On a follow shot, does it matter how high I hit the cue ball, if roll develops naturally?
Yes, depending on the shot speed and distance to the OB. At low speeds and large distances from the OB, it doesn’t matter how high or how low you hit the CB, it will be rolling when it hits the OB (due to drag action). However, for fast shots close to the OB, the tip contact height makes a big difference in how much the CB curves after OB impact (see CB path speed effects).
The other important thing with follow shots is how much spin vs. speed the CB has after OB contact. A fast follow shot will create more follow action when the OB is hit more fully. Most of the speed is lost, but most of the topspin is retained (see follow overspin), and there is more topspin with more initial speed and tip offset.
Why do many top players place the tip only a little above center when setting up for a follow shot?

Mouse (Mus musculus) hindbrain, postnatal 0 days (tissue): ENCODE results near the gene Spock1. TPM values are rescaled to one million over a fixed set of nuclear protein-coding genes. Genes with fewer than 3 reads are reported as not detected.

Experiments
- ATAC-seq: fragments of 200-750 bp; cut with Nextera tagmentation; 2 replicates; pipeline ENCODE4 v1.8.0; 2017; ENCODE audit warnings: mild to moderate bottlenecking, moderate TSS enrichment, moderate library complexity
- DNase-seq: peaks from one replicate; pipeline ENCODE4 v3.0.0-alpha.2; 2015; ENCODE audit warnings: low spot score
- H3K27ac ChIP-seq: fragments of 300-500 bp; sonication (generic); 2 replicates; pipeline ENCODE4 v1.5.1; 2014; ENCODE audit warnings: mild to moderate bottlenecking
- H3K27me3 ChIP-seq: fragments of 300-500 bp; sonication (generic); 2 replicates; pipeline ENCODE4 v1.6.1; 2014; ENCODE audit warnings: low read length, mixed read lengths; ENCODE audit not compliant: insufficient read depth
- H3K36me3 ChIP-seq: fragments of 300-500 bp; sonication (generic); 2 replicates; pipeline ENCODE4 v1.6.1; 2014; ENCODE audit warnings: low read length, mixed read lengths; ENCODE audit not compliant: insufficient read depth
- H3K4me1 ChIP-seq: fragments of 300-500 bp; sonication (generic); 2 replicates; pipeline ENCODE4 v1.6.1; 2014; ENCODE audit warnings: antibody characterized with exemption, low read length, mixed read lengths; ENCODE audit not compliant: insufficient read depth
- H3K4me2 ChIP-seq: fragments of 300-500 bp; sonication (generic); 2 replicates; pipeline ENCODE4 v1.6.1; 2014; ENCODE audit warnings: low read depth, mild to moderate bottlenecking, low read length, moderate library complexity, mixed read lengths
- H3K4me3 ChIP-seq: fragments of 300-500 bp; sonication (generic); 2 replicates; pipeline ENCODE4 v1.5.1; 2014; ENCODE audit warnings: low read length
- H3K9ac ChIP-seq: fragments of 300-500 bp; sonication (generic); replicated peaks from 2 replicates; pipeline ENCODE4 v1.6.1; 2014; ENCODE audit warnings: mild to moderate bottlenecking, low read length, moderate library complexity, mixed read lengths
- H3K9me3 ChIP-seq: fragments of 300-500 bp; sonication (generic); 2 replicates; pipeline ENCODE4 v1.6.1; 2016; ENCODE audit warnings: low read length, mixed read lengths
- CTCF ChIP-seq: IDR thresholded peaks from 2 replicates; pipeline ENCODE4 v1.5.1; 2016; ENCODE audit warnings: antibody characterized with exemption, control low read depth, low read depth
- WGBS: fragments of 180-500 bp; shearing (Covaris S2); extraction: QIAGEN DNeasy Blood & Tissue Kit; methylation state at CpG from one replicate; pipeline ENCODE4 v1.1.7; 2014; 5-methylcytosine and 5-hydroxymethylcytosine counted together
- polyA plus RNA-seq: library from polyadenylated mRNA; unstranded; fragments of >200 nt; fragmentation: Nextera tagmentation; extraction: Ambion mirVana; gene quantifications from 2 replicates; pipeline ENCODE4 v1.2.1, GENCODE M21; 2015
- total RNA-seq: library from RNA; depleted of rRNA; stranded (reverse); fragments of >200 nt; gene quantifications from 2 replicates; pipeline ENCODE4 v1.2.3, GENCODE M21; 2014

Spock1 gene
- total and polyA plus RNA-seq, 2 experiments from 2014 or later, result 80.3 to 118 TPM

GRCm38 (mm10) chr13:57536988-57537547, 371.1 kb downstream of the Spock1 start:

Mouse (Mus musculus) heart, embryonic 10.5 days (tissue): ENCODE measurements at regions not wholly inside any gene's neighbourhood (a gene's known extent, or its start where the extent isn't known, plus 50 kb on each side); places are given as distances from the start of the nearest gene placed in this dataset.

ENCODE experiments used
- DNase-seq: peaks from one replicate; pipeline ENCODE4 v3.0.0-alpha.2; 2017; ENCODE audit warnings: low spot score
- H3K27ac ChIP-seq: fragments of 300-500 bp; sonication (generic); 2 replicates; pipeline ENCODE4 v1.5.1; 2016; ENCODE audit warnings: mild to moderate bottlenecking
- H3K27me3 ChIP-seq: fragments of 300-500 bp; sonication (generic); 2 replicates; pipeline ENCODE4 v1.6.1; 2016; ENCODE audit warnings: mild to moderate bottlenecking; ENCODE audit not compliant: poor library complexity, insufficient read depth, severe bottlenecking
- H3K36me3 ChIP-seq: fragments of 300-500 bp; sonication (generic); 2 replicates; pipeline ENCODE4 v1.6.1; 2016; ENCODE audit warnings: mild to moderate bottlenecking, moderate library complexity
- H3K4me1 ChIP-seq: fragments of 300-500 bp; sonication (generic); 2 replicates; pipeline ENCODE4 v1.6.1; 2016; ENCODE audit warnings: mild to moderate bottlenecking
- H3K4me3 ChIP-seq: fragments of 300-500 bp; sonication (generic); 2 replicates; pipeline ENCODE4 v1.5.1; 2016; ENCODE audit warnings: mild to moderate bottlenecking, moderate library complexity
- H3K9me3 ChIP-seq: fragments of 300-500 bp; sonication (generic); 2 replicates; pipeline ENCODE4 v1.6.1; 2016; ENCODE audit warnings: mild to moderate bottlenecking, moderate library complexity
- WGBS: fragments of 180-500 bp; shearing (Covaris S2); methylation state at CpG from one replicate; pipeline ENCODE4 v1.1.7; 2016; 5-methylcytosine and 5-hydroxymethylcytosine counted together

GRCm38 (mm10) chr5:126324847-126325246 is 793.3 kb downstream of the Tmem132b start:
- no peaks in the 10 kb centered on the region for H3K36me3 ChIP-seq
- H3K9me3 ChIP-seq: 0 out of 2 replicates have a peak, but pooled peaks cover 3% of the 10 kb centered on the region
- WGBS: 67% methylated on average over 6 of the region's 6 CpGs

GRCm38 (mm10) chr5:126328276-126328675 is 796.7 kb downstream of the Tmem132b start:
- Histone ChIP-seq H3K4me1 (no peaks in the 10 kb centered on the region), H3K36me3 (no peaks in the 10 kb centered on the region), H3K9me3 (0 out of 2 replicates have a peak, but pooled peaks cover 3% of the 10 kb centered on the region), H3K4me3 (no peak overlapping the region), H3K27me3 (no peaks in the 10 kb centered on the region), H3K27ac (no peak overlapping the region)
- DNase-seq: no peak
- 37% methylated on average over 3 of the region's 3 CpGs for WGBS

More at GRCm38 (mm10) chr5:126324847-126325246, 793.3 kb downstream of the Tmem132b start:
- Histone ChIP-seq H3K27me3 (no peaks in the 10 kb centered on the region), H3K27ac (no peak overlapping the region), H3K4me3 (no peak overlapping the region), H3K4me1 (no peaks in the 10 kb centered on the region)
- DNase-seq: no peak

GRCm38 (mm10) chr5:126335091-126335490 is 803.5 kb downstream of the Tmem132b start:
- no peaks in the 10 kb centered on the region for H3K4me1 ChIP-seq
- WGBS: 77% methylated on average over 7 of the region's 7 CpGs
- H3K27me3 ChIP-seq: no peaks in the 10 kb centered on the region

A good example is Shane VanBoening doing the progressive follow drill in BU Exam I. Here are some possible reasons why some pros do this:
- As mentioned above, with enough distance and/or slow enough speed, topspin develops naturally due to cloth drag. A lower tip position allows one to use a little more speed on the shot (since the drag action slows the CB slightly), which can limit table roll off. Also, with more shot speed, there is less throw and cling.
- Some follow shots do not require full topspin follow (e.g., see tweener shots).
- Some people drop their elbow during the stroke into the ball which results in a higher tip position at impact.
- It is slightly easier to control CB speed with the tip only a little above center (see optimal tip height for speed control).